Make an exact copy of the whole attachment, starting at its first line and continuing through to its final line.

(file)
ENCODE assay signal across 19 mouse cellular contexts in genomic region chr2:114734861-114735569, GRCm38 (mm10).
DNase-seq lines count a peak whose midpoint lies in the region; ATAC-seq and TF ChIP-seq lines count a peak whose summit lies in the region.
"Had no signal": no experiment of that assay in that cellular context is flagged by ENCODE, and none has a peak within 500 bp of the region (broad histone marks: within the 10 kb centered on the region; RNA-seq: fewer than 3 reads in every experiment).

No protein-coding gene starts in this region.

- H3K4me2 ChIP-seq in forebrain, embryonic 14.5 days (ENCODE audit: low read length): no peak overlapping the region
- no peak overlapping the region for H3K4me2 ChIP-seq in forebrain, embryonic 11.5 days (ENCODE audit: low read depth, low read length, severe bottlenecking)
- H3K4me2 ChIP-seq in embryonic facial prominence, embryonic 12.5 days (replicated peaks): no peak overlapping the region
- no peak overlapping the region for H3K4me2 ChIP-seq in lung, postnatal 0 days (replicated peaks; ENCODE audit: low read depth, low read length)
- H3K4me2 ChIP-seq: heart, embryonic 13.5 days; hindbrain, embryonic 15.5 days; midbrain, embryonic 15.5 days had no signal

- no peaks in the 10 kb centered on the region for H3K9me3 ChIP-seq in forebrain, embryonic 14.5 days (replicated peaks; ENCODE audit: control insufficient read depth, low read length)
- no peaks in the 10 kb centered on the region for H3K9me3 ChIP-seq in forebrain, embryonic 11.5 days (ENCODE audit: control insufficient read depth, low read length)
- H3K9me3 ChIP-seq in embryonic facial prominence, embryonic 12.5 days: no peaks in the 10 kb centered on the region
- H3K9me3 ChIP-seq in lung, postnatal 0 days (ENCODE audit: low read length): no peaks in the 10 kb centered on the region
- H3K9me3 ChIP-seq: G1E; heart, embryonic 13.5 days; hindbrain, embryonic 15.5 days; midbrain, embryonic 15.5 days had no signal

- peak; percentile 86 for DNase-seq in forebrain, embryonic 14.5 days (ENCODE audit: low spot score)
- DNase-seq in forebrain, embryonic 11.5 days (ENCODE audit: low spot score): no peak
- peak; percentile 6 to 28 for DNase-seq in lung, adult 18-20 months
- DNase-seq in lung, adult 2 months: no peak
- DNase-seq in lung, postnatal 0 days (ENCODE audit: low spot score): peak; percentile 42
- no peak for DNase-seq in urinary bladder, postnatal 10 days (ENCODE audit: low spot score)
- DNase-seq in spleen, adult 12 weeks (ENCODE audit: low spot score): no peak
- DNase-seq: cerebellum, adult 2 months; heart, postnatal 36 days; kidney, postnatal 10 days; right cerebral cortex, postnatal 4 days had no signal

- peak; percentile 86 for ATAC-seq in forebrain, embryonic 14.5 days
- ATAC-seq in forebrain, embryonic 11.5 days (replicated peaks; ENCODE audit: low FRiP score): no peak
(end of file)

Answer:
ENCODE assay signal across 19 mouse cellular contexts in genomic region chr2:114734861-114735569, GRCm38 (mm10).
DNase-seq lines count a peak whose midpoint lies in the region; ATAC-seq and TF ChIP-seq lines count a peak whose summit lies in the region.
"Had no signal": no experiment of that assay in that cellular context is flagged by ENCODE, and none has a peak within 500 bp of the region (broad histone marks: within the 10 kb centered on the region; RNA-seq: fewer than 3 reads in every experiment).

No protein-coding gene starts in this region.

- H3K4me2 ChIP-seq in forebrain, embryonic 14.5 days (ENCODE audit: low read length): no peak overlapping the region
- no peak overlapping the region for H3K4me2 ChIP-seq in forebrain, embryonic 11.5 days (ENCODE audit: low read depth, low read length, severe bottlenecking)
- H3K4me2 ChIP-seq in embryonic facial prominence, embryonic 12.5 days (replicated peaks): no peak overlapping the region
- no peak overlapping the region for H3K4me2 ChIP-seq in lung, postnatal 0 days (replicated peaks; ENCODE audit: low read depth, low read length)
- H3K4me2 ChIP-seq: heart, embryonic 13.5 days; hindbrain, embryonic 15.5 days; midbrain, embryonic 15.5 days had no signal

- no peaks in the 10 kb centered on the region for H3K9me3 ChIP-seq in forebrain, embryonic 14.5 days (replicated peaks; ENCODE audit: control insufficient read depth, low read length)
- no peaks in the 10 kb centered on the region for H3K9me3 ChIP-seq in forebrain, embryonic 11.5 days (ENCODE audit: control insufficient read depth, low read length)
- H3K9me3 ChIP-seq in embryonic facial prominence, embryonic 12.5 days: no peaks in the 10 kb centered on the region
- H3K9me3 ChIP-seq in lung, postnatal 0 days (ENCODE audit: low read length): no peaks in the 10 kb centered on the region
- H3K9me3 ChIP-seq: G1E; heart, embryonic 13.5 days; hindbrain, embryonic 15.5 days; midbrain, embryonic 15.5 days had no signal

- peak; percentile 86 for DNase-seq in forebrain, embryonic 14.5 days (ENCODE audit: low spot score)
- DNase-seq in forebrain, embryonic 11.5 days (ENCODE audit: low spot score): no peak
- peak; percentile 6 to 28 for DNase-seq in lung, adult 18-20 months
- DNase-seq in lung, adult 2 months: no peak
- DNase-seq in lung, postnatal 0 days (ENCODE audit: low spot score): peak; percentile 42
- no peak for DNase-seq in urinary bladder, postnatal 10 days (ENCODE audit: low spot score)
- DNase-seq in spleen, adult 12 weeks (ENCODE audit: low spot score): no peak
- DNase-seq: cerebellum, adult 2 months; heart, postnatal 36 days; kidney, postnatal 10 days; right cerebral cortex, postnatal 4 days had no signal

- peak; percentile 86 for ATAC-seq in forebrain, embryonic 14.5 days
- ATAC-seq in forebrain, embryonic 11.5 days (replicated peaks; ENCODE audit: low FRiP score): no peak